1989

That summer of 1989 was distinguished by a philosophy of carpe diem and a Faustian desire to learn. We were young. We were far from home. Everything was possible.

“Come on! We are going to be late,” yelled Gianna grabbing her book bag a clementine, my arm and dragging me down the stairs and out the door of the pensione.

Outside students of every denomination with stuffed back packs and bed head, like us, were making there way through the thick mass of bodies along the sidewalks.

Gianna and I pressed through and raced along while hurling apologies in the shimmering Florentine morning to all those we bumped and knocked into.

“Whoa” I blocked Gianna, before she hopped off the sidewalk, as a Vespa whipped by missing her by a hair in the total anarchy that is traffic in Italy.

“I shouldn’t have slept in,” I grumbled as the sticky sweet smell of freshly baked brioche and the invigorating scent of espresso hit my nostrils.

As we waited for the traffic light to change we took in the magnificence of it all. Faces behind fashionable sunglasses moved past us on foot, on vespas, in cars and buses, on bikes. Pulsating life enveloped by a magical glow.

The light clicked green and the ocean of bodies surged forward carrying us along.

We expertly shot right when we got to Via della Scuola Nova and made our final 50 metre dash to the Scuola per gli Stranieri.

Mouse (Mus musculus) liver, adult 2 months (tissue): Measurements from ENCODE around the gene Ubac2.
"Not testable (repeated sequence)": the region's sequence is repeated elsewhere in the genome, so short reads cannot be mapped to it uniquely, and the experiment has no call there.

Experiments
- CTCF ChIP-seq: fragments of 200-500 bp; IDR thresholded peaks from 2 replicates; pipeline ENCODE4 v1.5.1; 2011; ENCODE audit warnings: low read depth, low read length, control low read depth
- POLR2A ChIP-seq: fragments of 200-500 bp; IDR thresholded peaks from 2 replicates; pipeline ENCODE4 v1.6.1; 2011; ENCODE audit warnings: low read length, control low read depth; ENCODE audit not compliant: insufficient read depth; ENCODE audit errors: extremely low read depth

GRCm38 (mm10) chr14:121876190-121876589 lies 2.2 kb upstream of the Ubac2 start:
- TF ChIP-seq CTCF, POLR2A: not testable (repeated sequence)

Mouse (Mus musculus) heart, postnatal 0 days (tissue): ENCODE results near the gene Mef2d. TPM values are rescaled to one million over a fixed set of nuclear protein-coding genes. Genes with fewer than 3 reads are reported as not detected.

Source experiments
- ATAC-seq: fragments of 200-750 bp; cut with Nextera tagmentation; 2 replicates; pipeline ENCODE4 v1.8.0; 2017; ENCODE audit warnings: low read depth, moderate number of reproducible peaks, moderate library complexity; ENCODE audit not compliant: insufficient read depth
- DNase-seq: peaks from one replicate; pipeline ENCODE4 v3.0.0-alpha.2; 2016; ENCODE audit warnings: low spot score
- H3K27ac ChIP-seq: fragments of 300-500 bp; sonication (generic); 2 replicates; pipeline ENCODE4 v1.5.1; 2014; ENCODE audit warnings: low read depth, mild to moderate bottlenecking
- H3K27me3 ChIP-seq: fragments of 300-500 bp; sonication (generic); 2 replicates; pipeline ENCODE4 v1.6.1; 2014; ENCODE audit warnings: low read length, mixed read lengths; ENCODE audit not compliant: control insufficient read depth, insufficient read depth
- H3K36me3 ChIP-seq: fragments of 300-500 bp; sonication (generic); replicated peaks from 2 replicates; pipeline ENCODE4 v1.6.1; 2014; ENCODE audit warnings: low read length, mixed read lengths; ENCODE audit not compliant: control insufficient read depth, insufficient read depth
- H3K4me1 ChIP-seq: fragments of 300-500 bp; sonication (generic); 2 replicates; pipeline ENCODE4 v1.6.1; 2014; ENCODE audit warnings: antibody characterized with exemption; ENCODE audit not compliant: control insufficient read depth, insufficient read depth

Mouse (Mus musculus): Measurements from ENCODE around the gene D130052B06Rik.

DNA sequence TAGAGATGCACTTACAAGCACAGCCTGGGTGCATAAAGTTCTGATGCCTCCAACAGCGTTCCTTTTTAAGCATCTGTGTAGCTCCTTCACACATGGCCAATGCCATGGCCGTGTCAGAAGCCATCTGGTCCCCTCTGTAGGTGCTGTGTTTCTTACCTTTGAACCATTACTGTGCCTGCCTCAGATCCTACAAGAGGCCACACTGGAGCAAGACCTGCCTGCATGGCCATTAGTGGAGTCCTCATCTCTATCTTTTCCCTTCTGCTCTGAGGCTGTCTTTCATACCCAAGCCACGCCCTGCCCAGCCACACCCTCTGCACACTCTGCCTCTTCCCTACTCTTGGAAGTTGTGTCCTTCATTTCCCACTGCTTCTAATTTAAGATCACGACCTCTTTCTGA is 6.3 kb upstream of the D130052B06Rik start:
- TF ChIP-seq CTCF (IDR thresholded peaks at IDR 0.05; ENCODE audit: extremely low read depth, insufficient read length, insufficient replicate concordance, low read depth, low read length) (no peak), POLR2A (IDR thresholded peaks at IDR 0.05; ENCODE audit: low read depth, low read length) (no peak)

One of the large carved wooden doors at the entrance had been blocked with a huge rock to let in the breeze. We slipped through and in the quiet internal courtyard of mixed dust and light, headed down the 8 worn stones steps to the room that would be our temporary classroom for the next 2 months.

The walls were stone and the only natural light came from the doorway we had just come through and from a tiny grate at the far right corner of the room, where lizards would pass through in order to cool off during the hottest summer days.

Portable lights were positioned all around so that a warm yellow glow filled the shadowy space making it cozy and ancient.

Gianna and I said our Buon giorno’s to the other pupils and our professor and slid into our seats at the front of the class.

“Up late last night studying ladies?” Professor Bondi queried. “Well then, you can refresh us on the Greeks and “l’eredita degli affetti,” he requested, his black eyes squarely on my hazel ones.

“Oh OOOOKay,  Well, The Greeks based death on cyclical life, so when someone died they simply restarted their existence. They may have feared death biologically but not culturally due to this continuation concept. With the advent of Christianity however, the Greek concept was abandoned or started to be abandoned as Christian religion based on two poles – one the cross and suffering; if you are bad you go to hell and two the resurrection if you are good you go to heaven. People knowing that no one was without sin became terrified by …

“Very good Giulia. Francesco can you take it from there please,” and Professor Bondi removed his black cesspools from me and positioned them on Francesco.

“Way to go,” whispered Gianna relieved it hadn’t been her that the professor had called on.

After class it was off to visit museums and then homework, dinner with the other students and teachers in our pensione and in the evening we strolled the streets, exploring, planning and dreaming.

That’s how it was that summer; learning, searching and waiting for something unusual and special to happen to us.

It was intoxicating not knowing what lay ahead and life felt open, indescribably exciting, and as though it would last forever.

Photo by Kye Pilger

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